Mary Recruitment OfficePull back to show that 'Mary' is part of a sign saying: 'Mary Recruitment Office'. Pull out to reveal that it is a sign over a shop as for army recruiting office. An RSM with waxed moustache and snappy straight-against-the-forehead peaked cap comes out of the shop. He hangs a clearly printed sign on a nail on the door. It reads: 'Sketch just starting - actor wanted'.   


Voice Over: (J.C.) Sketch just starting, actor wanted.   


The RSM looks up and down the road, glances up at the sign above his shop without noticing it. He goes inside again. A man walks up, reads the sign and enters. He is Mr. Man.   


Mr. Man: (E.I.) Good morning.   


RSM: (G.C.) Morning, sir.   


Mr. Man: I'd like to join the army please.   


RSM: I see. Short service or long service commission, sir?   


Mr. Man: As long as possible please.   

RSM: Right well I'll just take a few particulars and then...   


Suddenly he looks as though a dim memory has penetrated his skull. He breaks off, looking thoughtful, walks towards the door and exits. He comes out of shop, looks up at word 'Mary', tuts and changes the letters round to read 'Army'. He suddenly looks round and we see a queue of nuns.   

    Nuns queueing at the "Mary Recruitment Office"

RSM: Shove off! (he goes back inside) Then there'll be a few forms to sign, and of course we'll need references and then a full medical examination by the ...   


Mr. Man: Yes. Yes, yes I see. (diffidently) I was just wondering whether it would be possible for me to join... the women's army?   


RSM: The Women's Royal Army Corps, sir?   


Mr. Man: Yes. I was just thinking, you know, if it was possible for me to have my choice ... I'd prefer to be in the Women's Royal Army Corps.   


RSM: Well, I'm afraid that the people that recruit here normally go straight into the Scots Guards.   


Mr. Man: Which is all... men... I suppose?   


RSM: Yes it is.   


Mr. Man: Yes. Are there any regiments which are more effeminate than others?   


RSM: Well, no sir. I mean, apart from the Marines, they're all dead butch.   


Mr. Man: You see, what I really wanted was a regiment where I could be really quiet and have more time to myself to work with fabrics, and creating new concepts in interior design.   


RSM: Working with fabrics and experimenting with interior design!   


Mr. Man: Yes.   


RSM: Oh well you want the Durham Light Infantry then, sir.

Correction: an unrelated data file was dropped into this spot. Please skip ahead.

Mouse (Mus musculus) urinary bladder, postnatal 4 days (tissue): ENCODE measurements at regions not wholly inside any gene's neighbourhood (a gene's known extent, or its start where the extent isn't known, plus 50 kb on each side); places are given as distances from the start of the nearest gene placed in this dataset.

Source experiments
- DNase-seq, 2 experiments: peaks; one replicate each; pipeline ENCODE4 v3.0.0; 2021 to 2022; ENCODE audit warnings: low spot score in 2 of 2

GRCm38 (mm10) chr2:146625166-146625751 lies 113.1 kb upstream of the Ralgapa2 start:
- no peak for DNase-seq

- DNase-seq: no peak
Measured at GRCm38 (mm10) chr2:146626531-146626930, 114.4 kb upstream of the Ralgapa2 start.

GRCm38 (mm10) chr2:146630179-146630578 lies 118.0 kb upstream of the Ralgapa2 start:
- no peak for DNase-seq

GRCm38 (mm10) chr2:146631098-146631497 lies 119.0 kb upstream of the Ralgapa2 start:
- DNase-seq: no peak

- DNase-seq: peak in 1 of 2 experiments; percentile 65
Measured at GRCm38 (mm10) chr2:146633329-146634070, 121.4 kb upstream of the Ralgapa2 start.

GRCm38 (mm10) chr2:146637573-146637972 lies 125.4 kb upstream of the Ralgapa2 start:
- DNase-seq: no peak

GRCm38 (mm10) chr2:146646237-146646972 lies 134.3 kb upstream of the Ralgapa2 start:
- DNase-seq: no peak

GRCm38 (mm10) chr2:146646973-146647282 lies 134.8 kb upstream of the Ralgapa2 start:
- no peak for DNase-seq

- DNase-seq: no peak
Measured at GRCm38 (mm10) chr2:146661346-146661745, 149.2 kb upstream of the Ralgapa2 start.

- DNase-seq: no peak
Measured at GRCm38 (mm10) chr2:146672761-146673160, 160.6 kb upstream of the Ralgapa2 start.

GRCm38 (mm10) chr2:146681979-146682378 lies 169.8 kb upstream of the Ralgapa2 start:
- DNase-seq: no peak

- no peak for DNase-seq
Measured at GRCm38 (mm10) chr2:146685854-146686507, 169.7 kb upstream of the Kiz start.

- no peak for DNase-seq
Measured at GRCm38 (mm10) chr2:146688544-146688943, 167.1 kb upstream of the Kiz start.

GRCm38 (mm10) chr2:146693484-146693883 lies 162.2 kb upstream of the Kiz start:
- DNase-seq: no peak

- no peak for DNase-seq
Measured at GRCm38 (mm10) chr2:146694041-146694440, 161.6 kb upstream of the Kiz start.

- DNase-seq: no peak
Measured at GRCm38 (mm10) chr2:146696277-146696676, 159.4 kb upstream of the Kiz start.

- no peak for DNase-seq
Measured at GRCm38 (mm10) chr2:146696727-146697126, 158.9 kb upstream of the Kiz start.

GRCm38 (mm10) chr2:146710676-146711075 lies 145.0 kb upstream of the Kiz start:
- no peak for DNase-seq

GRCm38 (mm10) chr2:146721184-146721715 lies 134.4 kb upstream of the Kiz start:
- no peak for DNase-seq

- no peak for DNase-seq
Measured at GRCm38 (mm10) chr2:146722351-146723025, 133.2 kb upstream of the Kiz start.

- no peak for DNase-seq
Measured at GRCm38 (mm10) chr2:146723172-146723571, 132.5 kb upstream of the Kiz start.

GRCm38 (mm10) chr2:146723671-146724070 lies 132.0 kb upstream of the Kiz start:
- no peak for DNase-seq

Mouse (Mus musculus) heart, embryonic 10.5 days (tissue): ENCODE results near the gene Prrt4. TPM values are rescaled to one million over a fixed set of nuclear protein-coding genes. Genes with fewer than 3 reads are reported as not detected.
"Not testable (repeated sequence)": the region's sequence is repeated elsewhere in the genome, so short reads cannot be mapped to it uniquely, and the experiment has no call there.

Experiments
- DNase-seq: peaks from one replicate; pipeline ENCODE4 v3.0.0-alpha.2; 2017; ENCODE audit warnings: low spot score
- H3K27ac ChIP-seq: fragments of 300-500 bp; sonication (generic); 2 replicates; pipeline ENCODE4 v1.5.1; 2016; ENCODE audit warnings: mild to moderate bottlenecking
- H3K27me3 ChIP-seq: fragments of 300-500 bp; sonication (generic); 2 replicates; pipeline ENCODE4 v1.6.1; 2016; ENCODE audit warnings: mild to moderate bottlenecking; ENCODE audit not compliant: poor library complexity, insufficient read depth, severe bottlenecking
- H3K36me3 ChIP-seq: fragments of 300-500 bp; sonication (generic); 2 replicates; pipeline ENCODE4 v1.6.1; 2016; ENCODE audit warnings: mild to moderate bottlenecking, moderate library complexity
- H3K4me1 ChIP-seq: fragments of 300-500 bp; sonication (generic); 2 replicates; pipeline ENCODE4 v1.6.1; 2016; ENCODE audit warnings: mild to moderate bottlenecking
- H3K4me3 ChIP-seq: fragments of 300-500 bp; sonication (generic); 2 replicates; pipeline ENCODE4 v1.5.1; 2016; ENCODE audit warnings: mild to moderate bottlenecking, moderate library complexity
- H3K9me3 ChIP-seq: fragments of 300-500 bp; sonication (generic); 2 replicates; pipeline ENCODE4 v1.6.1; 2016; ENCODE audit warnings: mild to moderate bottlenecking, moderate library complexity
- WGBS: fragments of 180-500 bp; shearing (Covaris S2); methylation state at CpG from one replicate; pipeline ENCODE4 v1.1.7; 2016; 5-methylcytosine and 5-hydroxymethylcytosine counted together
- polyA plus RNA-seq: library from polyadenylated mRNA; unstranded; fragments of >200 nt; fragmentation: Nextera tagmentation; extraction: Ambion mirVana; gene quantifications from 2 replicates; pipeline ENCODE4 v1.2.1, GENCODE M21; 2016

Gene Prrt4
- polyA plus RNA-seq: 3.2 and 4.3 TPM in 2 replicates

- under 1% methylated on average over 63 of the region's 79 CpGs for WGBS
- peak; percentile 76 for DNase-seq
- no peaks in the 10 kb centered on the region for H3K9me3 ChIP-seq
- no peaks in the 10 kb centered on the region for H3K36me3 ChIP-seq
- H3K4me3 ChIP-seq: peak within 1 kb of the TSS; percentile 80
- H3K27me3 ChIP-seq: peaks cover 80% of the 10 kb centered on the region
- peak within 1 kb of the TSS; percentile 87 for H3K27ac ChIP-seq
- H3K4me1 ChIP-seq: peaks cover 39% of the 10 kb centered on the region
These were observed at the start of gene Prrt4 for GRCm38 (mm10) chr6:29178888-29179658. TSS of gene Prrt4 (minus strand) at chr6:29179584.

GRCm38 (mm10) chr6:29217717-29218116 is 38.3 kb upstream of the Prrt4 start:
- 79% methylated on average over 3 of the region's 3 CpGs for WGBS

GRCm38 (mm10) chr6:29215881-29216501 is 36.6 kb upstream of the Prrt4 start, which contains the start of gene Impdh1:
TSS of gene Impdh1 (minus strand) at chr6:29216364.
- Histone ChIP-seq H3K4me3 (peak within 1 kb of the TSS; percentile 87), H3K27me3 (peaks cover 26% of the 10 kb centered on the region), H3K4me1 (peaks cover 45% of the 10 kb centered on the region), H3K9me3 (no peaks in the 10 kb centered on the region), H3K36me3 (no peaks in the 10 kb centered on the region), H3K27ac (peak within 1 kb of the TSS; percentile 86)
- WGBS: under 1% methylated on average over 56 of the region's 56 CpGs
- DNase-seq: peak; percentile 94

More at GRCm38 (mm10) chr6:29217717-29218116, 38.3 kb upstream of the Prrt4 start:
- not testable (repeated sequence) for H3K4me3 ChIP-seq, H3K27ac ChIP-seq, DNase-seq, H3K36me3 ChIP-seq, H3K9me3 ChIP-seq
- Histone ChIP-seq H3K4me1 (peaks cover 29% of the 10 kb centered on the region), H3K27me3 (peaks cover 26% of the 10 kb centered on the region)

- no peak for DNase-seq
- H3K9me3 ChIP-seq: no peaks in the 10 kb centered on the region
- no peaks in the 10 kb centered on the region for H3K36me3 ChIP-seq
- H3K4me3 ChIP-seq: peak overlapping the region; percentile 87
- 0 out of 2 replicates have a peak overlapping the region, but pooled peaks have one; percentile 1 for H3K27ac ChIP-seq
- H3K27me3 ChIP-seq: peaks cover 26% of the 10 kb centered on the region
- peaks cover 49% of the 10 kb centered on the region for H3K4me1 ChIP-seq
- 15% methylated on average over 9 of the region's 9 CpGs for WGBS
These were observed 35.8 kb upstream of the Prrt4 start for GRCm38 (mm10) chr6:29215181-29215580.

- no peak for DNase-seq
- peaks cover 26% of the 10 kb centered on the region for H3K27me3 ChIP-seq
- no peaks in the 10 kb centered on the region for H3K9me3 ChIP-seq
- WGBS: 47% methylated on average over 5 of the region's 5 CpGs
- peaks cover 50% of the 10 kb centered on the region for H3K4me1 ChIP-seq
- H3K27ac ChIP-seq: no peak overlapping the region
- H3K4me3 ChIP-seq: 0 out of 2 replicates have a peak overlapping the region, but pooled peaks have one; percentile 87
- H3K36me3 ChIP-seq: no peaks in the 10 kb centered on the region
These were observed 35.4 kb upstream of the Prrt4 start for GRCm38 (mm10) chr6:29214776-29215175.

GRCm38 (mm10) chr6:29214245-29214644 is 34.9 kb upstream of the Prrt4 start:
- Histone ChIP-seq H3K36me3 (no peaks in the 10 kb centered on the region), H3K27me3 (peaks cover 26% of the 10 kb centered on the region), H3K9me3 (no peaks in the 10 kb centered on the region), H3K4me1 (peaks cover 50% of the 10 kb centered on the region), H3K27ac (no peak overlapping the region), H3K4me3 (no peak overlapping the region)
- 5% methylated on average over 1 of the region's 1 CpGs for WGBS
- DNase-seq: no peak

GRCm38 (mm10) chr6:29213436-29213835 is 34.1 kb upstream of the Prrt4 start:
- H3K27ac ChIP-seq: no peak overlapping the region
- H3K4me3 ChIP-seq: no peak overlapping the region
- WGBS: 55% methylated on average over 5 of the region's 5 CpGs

Mr. Man: Oh.   


RSM: Oh yes. That's the only regiment that's really doing something new with interior design, with colour, texture, line and that.   


Mr. Man: I see.   


RSM: Oh yes, I mean their use of colour with fabrics is fantastic. I saw their pattern book the other day - beautiful, beautiful. Savage tans, great slabs of black set against aggressive orange. It really makes you want to shout out, this is good! This is real!   


Mr. Man: Really?   


RSM: Oh yes. I mean the Enniskillen Fusiliers and the Anglian Regiment are all right if you're interested in the art nouveau William Morris revival bit, but if you really want a regiment of the line that is really saying something about interior decor, then you've got to go for the Durham Light Infantry.   


Mr. Man: Oh, I've had enough of this. I'm handing in my notice.   


RSM: What do you mean?   


Mr. Man: Well I mean, when I applied for this job I thought I'd get a few decent lines but you end up doing the whole thing. I mean my last five speeches have been 'really, really - I see - I see' and 'really'. I wouldn't give those lines to a dog.   


RSM: All right, all right, all right, sonny. I'll tell you what. We'll do something different. I'll be a bus conductor, and you can be a really funny passenger on a bus.      

Cut to a bus set. There is a very bad backcloth of the interior of the top deck of a bus. It looks like the set for a rather tatty revue. On the cut Mr. Man is standing in exactly the same place as he was - so that it looks as if the scene has changed around him. The RSM appears from one side. He is still dressed basically as an RSM but has a few bus conductor things such as a ticket machine, money satchel and a big arrow through his neck. He talks like a music-hall comedian.   


RSM: Any more fares please? I've got a chauffeur and every time I go to the lavatory he drives me potty! Boom-boom! One in a row (sings) I'm not unusual. I'm just...   


Mr. Man: Fivepenny please.   


RSM: Five beautiful pennies going in to the bag... and you are the lucky winner of... one fivepenny ticket! (hands him a ticket) What's the Welshman doing under the bed? He's having a leak! Oh they're all in here tonight. (brief film clip of audience laughing)   


Mr. Man: Look!   


RSM: I am looking - it's the only way I keep my eyelids apart! Boom-boom! Every one a Maserati!   


Mr. Man: Look! You said I was going to be a funny passenger.   


RSM: (snapping out of music-hall manner) What do you mean?   


Mr. Man: I mean, all I said was, fivepenny please, You can't call that a funny line.   


RSM: Well it's the way you said it.   


Mr. Man: No it isn't. Nobody can say 'fivepenny please' and make it funny.   


Cut to vox pop of city gent in a busy street.


City Gent: (T.J.) Fivepenny please.


Cut to stock film of audience rolling about with laughter and clapping.



This sketch continues on to the Man Who Makes People Laugh Uncontrollably sketch


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